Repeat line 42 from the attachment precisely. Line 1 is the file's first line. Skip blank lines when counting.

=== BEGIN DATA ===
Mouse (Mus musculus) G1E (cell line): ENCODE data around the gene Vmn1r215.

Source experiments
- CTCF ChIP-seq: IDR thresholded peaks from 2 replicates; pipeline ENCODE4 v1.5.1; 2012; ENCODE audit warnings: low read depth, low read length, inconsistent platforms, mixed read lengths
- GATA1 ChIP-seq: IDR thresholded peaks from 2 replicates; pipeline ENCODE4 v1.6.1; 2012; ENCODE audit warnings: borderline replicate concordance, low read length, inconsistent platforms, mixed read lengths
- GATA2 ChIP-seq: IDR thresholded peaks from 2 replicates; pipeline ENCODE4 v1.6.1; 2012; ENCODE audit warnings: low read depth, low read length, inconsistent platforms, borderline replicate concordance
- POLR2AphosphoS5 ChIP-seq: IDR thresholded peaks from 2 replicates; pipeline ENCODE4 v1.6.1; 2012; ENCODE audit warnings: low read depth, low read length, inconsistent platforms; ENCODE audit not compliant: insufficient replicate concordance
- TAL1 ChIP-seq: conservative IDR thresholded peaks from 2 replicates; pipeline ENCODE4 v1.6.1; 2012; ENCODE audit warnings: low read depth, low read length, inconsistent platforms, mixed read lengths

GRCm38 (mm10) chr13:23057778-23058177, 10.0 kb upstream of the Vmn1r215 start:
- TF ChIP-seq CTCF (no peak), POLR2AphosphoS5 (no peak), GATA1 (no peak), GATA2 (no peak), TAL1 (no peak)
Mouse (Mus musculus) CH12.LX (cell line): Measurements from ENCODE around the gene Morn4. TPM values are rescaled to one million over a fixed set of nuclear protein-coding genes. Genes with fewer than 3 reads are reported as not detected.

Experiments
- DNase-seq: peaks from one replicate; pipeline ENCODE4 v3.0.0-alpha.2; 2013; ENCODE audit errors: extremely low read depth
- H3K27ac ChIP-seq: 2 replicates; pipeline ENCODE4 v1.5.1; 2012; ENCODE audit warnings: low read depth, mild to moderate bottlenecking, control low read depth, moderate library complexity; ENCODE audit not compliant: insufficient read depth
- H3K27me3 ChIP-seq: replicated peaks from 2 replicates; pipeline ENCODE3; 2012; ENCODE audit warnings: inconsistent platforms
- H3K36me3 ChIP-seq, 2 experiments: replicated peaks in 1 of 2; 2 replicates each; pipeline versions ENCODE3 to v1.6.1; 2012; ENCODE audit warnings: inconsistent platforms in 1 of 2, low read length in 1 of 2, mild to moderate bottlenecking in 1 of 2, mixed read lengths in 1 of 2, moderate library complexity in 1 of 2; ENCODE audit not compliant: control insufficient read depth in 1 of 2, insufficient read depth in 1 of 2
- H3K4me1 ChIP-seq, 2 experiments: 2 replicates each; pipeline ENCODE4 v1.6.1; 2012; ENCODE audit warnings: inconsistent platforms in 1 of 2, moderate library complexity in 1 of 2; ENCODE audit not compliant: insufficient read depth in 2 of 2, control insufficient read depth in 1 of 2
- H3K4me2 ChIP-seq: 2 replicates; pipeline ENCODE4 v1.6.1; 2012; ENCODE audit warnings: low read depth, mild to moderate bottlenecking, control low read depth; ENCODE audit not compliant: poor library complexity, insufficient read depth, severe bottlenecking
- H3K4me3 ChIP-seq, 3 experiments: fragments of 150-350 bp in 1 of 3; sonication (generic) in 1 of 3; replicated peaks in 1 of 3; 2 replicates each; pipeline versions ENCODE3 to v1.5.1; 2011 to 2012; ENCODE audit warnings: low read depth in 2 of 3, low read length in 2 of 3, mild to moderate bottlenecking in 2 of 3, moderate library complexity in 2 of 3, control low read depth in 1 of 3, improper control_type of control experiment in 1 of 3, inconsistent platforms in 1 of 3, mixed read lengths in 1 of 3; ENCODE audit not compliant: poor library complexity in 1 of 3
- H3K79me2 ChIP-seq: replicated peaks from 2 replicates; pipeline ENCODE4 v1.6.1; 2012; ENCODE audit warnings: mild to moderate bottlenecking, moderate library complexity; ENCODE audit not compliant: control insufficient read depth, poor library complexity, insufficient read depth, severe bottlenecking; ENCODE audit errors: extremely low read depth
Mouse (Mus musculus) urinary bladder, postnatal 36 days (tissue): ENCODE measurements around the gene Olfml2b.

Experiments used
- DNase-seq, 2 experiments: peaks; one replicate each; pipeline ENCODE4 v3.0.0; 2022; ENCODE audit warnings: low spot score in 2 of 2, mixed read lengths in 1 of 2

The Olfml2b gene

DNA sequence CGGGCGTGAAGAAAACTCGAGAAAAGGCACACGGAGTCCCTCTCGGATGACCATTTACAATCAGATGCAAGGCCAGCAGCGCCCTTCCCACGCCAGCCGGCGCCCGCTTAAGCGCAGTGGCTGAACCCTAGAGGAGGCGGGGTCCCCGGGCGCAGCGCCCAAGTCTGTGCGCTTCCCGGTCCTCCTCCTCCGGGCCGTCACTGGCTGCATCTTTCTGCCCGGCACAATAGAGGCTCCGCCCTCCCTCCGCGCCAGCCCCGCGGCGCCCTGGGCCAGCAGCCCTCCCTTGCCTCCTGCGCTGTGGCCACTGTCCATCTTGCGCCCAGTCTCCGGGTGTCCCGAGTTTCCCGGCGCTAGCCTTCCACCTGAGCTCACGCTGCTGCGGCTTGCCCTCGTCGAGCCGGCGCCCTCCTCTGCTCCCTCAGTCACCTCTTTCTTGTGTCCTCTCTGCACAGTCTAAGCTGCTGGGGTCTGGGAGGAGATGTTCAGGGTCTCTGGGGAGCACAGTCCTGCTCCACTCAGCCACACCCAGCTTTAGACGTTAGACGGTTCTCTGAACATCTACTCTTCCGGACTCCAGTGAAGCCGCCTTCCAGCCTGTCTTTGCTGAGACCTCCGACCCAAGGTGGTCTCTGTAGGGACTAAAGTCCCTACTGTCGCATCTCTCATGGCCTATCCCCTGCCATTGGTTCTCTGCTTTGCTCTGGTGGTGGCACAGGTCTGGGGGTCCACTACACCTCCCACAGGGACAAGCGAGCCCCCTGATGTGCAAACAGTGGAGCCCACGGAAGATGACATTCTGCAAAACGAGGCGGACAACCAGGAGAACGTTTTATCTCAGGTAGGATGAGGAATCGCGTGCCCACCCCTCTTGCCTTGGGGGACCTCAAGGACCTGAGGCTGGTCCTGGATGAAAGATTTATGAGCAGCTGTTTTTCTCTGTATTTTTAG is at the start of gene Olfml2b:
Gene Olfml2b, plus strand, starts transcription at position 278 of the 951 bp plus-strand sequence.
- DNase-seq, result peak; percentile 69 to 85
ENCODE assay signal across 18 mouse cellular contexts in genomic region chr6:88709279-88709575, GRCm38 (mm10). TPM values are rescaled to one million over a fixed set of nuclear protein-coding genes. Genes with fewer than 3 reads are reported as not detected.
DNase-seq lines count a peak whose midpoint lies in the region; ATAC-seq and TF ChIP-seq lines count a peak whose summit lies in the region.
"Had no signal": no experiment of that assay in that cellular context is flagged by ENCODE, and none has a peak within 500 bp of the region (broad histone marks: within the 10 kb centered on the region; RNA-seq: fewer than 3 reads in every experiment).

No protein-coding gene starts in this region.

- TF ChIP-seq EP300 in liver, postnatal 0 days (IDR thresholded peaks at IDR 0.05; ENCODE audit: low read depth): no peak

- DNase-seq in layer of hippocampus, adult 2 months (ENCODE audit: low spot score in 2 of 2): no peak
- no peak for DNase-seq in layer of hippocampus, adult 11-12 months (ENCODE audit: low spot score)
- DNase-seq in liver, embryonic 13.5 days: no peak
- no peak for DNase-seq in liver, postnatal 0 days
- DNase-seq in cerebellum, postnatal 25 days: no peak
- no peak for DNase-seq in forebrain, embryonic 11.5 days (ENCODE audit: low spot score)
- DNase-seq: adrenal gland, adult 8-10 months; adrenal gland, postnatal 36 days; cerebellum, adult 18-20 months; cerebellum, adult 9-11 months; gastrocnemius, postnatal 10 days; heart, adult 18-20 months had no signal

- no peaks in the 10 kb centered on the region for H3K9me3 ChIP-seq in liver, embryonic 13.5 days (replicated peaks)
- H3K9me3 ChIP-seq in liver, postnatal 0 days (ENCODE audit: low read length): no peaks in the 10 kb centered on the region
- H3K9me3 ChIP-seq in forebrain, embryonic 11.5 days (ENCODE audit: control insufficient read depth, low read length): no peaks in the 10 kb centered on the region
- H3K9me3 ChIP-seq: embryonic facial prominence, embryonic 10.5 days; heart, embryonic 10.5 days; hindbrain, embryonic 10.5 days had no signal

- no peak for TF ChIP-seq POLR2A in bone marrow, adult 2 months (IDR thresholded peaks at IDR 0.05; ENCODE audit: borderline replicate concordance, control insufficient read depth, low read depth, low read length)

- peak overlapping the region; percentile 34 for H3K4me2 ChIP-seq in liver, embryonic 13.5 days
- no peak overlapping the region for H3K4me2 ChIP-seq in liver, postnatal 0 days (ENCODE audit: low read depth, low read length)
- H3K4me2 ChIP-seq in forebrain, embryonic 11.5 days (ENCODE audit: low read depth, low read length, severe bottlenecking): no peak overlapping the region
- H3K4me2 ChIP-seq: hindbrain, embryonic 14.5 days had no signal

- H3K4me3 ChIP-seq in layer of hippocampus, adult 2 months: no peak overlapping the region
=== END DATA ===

- H3K9me3 ChIP-seq: embryonic facial prominence, embryonic 10.5 days; heart, embryonic 10.5 days; hindbrain, embryonic 10.5 days had no signal